Stockholm’s brotherhood reveals inequalities that divide Swedish society
The construction of a bridge to connect one of Stockholm’s poorest neighborhoods with a wealthier neighborhood has sparked fierce debate and forced Sweden’s deepening socio-economic divides further into the spotlight.
The bridge, which is due to be completed later this year, will connect the disadvantaged district of Rinkeby in northern Stockholm with the more affluent area of Sundbyberg.
Sweden’s far-right claims that the project will see crime and crime spread across the city. But residents say the bridge will make commuting easier while reducing segregation.
“It will make it easier for the buses, and for the people who work and live in the area. They will no longer have to make long detours,” says Mustafa Andic, who grew up in Rinkeby but now lives in Sundbyberg.
A peak in violence
Fatal crime in Sweden has risen by almost 40% in a year, and charities now say socio-economic inequality in the Scandinavian country has reached record levels.
Rinkeby is one of the country’s breeding grounds for gang violence.
“I don’t want to go to another funeral. I’m tired of it! Too many of our children are being buried,” said Clarissa Seidou, a police officer in Rinkeby. “This can’t go on. Kids having their lives destroyed, 16-year-olds, 20-year-olds getting shot.”
Crackdown on immigration
To curb the issue, and to secure the support of the far-right Sweden Democrats, the Swedish government promised to tighten migration policy and increase deportations.
“Today, 20% of the Swedish population was born abroad. They come from low-income countries and have low education,” he said. “This has increased income inequality significantly in Sweden.” Martin Kinnunen, a Sweden Democratic member of parliament, told Euronews.
Kinnunen also claims that Sweden’s mass immigration policy over the past 30 years is responsible for “the difficult situation in schools, organized crime and high unemployment figures”.
But Clarissa Seidou, community police officer in Rinkeby, says the problems lie elsewhere.
– Most of the young suspects were born in Sweden. They are Swedish. Where are they going to send them back?” she points out.
“These are young people who kill each other. They sign contracts to commit murder. Those who do it are between 14 and 16 years old. They do it because they will make some money.” Repression alone cannot solve the difficult issues at stake: “We have to try to change the way we work. We need cooperation between social services, schools and the police. Otherwise we will never succeed.” says Clarissa.
Sundbyberg resident Mustafa Andic thinks employment is the key. He told Euronews that if the immigrants who came to Sweden had got jobs and learned Swedish, they would have been able to integrate better into society.
He added that politicians should focus on the root cause of gang violence rather than fighting over a bridge, which he sees as a way to end segregation.
“When you house all immigrants in one area, this is what happens. You have to mix people for the system to work and to prevent prejudice,” he explained.
Martin Malmberg, principal at Rinkeby’s high school, where several students dropped out in the past year to join gangs, points to the deterioration of the Swedish education system.
“All those students have been those who have not received grades to get to another level in the Swedish school system. In this neighborhood there are many children who do not go to kindergarten. They are not ready to start school at the age of six. And eventually they drop out of school.”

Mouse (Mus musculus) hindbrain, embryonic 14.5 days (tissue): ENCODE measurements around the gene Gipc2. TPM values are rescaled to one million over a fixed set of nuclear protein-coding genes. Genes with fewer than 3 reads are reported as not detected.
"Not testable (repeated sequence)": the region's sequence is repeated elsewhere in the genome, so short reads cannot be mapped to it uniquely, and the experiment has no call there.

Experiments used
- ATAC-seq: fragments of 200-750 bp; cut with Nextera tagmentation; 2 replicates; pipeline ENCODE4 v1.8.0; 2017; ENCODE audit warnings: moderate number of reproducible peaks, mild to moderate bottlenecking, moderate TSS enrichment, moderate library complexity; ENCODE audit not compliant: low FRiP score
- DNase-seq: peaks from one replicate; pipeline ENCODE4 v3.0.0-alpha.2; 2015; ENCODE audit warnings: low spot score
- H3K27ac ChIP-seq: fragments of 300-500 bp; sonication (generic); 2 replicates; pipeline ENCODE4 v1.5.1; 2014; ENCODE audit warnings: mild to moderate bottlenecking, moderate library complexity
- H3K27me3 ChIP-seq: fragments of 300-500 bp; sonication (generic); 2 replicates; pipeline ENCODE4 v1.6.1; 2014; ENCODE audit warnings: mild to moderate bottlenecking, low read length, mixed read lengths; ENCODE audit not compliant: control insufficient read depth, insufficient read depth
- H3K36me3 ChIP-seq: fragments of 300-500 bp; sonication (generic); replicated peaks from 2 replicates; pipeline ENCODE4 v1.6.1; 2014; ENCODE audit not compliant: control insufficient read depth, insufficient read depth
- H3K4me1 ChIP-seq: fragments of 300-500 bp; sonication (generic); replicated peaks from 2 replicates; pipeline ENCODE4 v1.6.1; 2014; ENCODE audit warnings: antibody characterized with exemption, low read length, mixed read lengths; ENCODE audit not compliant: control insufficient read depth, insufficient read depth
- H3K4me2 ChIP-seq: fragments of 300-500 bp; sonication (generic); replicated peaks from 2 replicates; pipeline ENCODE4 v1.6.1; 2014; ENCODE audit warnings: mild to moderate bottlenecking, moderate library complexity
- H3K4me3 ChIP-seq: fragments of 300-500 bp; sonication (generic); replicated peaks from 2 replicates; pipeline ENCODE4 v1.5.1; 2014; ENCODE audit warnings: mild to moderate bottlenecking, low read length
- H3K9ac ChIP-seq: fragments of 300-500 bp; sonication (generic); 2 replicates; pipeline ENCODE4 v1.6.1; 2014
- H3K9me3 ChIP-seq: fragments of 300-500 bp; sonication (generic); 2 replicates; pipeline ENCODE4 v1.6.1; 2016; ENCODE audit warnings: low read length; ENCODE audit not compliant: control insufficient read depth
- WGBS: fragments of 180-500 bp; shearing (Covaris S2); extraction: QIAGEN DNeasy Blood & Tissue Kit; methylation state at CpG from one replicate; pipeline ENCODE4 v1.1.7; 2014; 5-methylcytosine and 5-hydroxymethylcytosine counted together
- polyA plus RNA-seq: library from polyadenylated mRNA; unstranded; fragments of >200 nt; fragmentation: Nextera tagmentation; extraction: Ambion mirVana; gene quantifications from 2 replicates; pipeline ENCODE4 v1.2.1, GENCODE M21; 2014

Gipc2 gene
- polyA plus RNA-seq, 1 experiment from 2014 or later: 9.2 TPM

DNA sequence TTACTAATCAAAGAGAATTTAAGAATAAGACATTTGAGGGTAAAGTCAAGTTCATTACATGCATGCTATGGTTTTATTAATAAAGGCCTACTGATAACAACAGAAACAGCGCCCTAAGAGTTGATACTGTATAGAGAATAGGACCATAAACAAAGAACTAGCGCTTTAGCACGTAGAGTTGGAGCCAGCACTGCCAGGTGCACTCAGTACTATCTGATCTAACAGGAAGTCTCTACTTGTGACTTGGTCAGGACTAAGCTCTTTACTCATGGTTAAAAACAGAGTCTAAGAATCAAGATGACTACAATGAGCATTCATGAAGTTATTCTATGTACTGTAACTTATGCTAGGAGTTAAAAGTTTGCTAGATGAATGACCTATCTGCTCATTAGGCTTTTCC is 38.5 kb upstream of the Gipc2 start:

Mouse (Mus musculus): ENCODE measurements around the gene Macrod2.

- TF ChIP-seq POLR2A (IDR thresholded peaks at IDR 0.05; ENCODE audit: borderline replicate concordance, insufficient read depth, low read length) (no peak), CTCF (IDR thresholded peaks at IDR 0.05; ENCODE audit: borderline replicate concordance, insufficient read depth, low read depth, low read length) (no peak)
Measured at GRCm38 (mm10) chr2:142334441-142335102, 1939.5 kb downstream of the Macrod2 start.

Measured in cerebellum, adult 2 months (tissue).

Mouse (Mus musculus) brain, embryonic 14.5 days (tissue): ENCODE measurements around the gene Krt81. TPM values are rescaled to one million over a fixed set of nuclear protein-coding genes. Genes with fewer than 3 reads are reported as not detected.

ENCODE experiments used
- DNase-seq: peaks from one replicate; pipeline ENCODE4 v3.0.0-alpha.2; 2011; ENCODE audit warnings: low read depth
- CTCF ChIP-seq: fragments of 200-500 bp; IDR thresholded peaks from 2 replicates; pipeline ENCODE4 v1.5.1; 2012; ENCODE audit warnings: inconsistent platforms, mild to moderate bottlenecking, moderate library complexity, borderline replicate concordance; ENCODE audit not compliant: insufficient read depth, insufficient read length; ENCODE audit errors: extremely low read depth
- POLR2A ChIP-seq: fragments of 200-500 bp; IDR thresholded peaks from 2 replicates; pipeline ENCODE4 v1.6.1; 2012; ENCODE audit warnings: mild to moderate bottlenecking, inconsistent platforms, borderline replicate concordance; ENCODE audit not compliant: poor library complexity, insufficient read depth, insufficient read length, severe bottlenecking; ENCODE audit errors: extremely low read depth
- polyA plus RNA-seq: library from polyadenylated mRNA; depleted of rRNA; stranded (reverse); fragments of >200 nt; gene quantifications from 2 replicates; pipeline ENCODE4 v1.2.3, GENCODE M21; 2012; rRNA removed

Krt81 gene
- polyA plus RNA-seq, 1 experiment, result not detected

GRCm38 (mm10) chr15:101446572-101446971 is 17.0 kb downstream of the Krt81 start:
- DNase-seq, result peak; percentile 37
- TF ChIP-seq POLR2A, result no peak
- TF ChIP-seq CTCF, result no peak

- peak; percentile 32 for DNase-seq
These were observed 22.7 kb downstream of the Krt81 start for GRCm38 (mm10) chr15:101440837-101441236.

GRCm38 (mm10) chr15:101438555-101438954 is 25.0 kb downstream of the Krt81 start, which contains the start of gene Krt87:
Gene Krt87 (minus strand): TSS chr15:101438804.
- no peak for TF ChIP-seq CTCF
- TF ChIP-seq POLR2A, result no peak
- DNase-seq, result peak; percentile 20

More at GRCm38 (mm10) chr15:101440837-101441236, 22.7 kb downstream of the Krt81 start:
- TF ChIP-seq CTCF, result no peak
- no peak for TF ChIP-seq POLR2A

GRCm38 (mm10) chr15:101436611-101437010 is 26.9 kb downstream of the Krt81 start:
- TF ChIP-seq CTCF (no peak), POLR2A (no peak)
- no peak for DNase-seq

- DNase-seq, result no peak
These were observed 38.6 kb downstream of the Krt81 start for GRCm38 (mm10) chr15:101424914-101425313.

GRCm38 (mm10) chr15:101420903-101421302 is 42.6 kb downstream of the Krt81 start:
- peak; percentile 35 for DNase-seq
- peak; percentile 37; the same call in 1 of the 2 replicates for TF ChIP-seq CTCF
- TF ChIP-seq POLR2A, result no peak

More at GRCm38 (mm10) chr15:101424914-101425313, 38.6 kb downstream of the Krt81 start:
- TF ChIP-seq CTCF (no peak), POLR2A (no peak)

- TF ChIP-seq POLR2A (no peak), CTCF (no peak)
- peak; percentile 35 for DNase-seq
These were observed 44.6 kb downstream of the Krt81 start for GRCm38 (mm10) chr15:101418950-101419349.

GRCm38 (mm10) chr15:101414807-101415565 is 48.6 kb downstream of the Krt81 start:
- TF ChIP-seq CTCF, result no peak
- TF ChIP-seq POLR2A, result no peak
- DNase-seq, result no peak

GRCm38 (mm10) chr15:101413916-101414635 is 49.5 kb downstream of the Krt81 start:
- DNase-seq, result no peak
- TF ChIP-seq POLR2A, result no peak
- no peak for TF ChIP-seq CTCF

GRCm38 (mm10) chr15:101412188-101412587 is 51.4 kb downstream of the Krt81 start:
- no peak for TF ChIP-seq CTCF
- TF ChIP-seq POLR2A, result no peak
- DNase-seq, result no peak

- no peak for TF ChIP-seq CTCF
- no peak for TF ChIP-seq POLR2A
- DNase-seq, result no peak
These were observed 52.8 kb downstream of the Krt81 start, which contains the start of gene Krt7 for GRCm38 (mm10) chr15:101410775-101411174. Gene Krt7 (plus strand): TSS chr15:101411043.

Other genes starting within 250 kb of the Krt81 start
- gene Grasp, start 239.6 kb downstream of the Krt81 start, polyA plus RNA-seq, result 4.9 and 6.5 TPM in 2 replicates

The privatization of the school system has only made matters worse, he says.
“In this area, maybe only 30, 40% of the teachers have a college degree. We have a lot of schools that fake the grades for the kids. And a lot of them drop out during high school. Because it’s tougher on them. They’re not ready for it .”
A situation that is just one of the symptoms of the Swedish model of social and economic welfare’s slow decline.
Award-winning journalist Andreas Cervenka, described how the so-called “folkhemmet” (people’s house) became a “paradise for the super rich”, in his book “Greedy Sweden”.
“There are more dollar billionaires in Sweden than in most countries in the world, except for some small tax havens like Monaco,” he told euronews’ Valerie Gauriat.
The result of a process that started in the nineties. “We abolished many taxes in Sweden, from the nineties with the wealth tax, then the property tax, the gift tax, the inheritance tax. And in addition, we privatized many of our welfare services, such as schools and healthcare. Sweden is the only country in the world where you can become a billionaire by running schools that actually depend on taxpayers’ money.” he explains.
“Sweden has actually become one of the most unequal countries in the world. We have a small but very, very rich elite, and then we have a fairly large group that is economically vulnerable. And that group is actually larger than ever in Sweden. almost 15% of the population.”
A situation that has recently been confirmed by a recent Oxfam’s latest Global Equality Index, which shows that Sweden had fallen last among the Nordic countries in the fight against inequalities.
Worsened by the crisis and inflation, the uncertainty affects more and more Swedes, says Jonas Wihlstrand, head of Sweden’s leading charity. The city mission, interviewed in a busy food kitchen in central Stockholm. More and more people, with a low pension or income, are seeking the organizations’ help, and registrations for the City Mission’s social supermarkets have doubled this year.
“The number of people seeking help has increased drastically this year. It’s a new situation that civil society has to take responsibility for feeding people,” says Wihlstrand. “We don’t want to see this accelerate, and that’s the responsibility of the politicians,” he concluded.